So like Hitchcock, Scorsese plays along to a point. His Bowdens are a prototypical family. His cast includes Robert Mitchum and Gregory Peck, both wide-eyed heroes from a different era of cinema. His father-figure is the paternally stalwart Nick Nolte. His score and cinematography evoke the most idyllic in Spielberg’s cinema. And then he subverts it all with a brutal rapist played by De Niro, rampant police corruption, and all the dark elements that populate Scorsese’s typical films. In doing so he highlights the difference between horror and realism: where you live and what you have to lose.

16. Kundun (1997)


Martin Scorsese grew up during the golden age of Hollywood. While his oeuvre has been defined mostly by crime and testosterone from his life growing up in Brooklyn, it was also informed by the dark rooms and projector screens where he escaped.  Every film on this list, in one way or another, is an attempt to take something the movies’ greatest ambassador loved about the films of his childhood, then to honor it by taking it one step further. Last Temptation of the Christ might be more modern in its ideology, but at heart it’s a grand old Biblical epic like the ones Cecil B. De Mille used to make. The Aviator is part of a long tradition of biopics. The Age of Innocence is a costume drama. New York, New York is a golden age musical. Time and again Scorsese nods to the past, then says, “I’ll take it from here.”

Kundun looks and feels like a David Lean historical epic. It’s an opportunity for its director to get grandiose, with eye-popping colors, breathtaking vistas, and big emotions that are rarely possible in his usual milieu. But like Jesus had just a few more questions in Scorsese’s Passion Play, so here heroism is more confusing and topical than it had been in the past. The subject, the Dalai Lama, is not a traditional Western hero like those who led the film’s fifties and sixties predecessors. In fact, in the political climate where Kundun was released, the religious and political head of a state in total conflict with China (whose legitimacy could not even be acknowledged by the US) was a pretty controversial figure.

Scorsese embraced this, and in doing so, made the straight-up crowd-pleasing epic a meaningful, political enterprise for the first time in ages.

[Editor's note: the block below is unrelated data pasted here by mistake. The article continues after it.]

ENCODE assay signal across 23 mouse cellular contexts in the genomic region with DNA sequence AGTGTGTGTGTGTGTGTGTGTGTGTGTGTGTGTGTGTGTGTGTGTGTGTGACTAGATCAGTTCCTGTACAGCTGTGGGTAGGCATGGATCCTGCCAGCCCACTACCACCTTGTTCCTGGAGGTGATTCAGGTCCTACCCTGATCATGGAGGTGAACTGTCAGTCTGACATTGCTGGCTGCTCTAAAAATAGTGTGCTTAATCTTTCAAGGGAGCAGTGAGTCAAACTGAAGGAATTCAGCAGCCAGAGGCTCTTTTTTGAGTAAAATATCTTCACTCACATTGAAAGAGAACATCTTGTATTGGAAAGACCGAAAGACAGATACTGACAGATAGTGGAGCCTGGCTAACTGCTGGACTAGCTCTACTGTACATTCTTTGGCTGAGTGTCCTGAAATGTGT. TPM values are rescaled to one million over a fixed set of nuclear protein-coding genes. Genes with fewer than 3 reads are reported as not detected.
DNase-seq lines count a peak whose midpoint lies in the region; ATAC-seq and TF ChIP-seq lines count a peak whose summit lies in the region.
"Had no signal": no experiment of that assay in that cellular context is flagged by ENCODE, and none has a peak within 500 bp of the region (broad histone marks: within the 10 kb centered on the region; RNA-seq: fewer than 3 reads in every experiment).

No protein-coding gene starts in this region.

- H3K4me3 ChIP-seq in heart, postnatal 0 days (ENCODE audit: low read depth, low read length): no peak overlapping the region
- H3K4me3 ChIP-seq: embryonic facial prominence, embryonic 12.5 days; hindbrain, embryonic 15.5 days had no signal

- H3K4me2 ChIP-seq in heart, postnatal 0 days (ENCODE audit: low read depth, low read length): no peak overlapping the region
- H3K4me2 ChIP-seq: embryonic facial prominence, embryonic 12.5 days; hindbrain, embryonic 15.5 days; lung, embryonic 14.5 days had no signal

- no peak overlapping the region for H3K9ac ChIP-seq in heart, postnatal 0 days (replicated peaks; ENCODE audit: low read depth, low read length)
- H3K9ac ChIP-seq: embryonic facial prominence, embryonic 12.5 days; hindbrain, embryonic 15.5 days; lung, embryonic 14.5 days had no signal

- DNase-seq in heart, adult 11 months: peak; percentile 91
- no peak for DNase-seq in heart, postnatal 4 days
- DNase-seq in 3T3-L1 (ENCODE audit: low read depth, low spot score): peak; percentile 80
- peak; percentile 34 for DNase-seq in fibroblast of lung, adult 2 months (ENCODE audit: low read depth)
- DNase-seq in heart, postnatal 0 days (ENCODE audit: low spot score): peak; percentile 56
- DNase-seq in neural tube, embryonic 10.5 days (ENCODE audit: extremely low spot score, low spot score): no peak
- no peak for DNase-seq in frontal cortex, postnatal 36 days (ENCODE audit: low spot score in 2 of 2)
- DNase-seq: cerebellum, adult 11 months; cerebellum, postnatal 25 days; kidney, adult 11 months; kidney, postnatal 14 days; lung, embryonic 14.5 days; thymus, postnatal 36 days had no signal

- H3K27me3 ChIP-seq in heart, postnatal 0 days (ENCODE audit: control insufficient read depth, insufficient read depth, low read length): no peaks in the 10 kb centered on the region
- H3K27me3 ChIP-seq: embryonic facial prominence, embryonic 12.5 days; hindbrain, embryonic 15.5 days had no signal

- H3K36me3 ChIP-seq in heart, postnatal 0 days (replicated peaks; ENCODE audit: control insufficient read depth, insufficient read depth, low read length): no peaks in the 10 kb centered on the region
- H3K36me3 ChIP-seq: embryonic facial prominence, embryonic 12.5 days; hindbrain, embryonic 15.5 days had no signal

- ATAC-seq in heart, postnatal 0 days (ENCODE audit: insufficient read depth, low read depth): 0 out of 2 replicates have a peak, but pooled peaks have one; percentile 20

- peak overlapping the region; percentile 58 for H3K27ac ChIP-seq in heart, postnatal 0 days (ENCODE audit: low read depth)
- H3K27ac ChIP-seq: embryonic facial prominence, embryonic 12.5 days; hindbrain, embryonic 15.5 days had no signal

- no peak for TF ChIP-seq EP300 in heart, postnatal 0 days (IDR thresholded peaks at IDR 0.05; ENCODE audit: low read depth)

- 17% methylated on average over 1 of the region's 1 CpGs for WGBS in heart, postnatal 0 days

15. The Age of Innocence (1993)


Several years ago Scorsese was handed several pages from a lost script by Hitchcock. He decided to direct them. The results were an entertaining trifle on YouTube, but I was even more inspired by the intro. I couldn’t help but feel all warm inside as one of cinema’s defining cynics blushed like a child when looking at the pages once touched by one of his heroes. It inspired me, even back when Marty hadn’t yet truly captured my imagination. It was a religious reverence that’s hard to understand for people who didn’t grow up reciting catechisms. This was his religion. The pages were icons. The words were scripture that could inspire holy epiphanies. There was nothing halfhearted or insincere about it. It reminded me what passion looks like, even in the face of a seventy year old man.

Over the course of my entire Scorsese marathon, I never once bored of geeking out over his endless potential for geekery. In the case of Age of Innocence, this means the relationship between Edith Wharton’s dissection of Victorian social mores and Scorsese’s own more raw approach to drama and dialog. As the opening line in Mean Streets observes, redemption comes in the streets, not in the confessional. You’ll notice Harvey Keitel still goes to confession. And even if it’s not helpful, it’s fun to see how that little observation can inform someone’s entire artistic output. There was the more formal, ritualistic cinema of the fifties. Scorsese inserted chaos; a language that sounds like Ids shouting and colliding.

Age of Innocence explores a deeply ritualistic age that is the polar opposite. There rules and social observations form an invisible fortress around the characters. By tackling it, Scorsese shows he’s just as good with polite conversation as he is the raw and the improvised. And while it might seem a polite schmuck like Newland Archer doesn’t require the talents of Daniel Day Lewis, his skills are precisely what elevate this above typical costume drama faire. Lewis punctuates every interaction with the perfect balance of delicacy and inner turmoil the story demands. He knows precisely how to sell every moment while also maintaining a coherent character.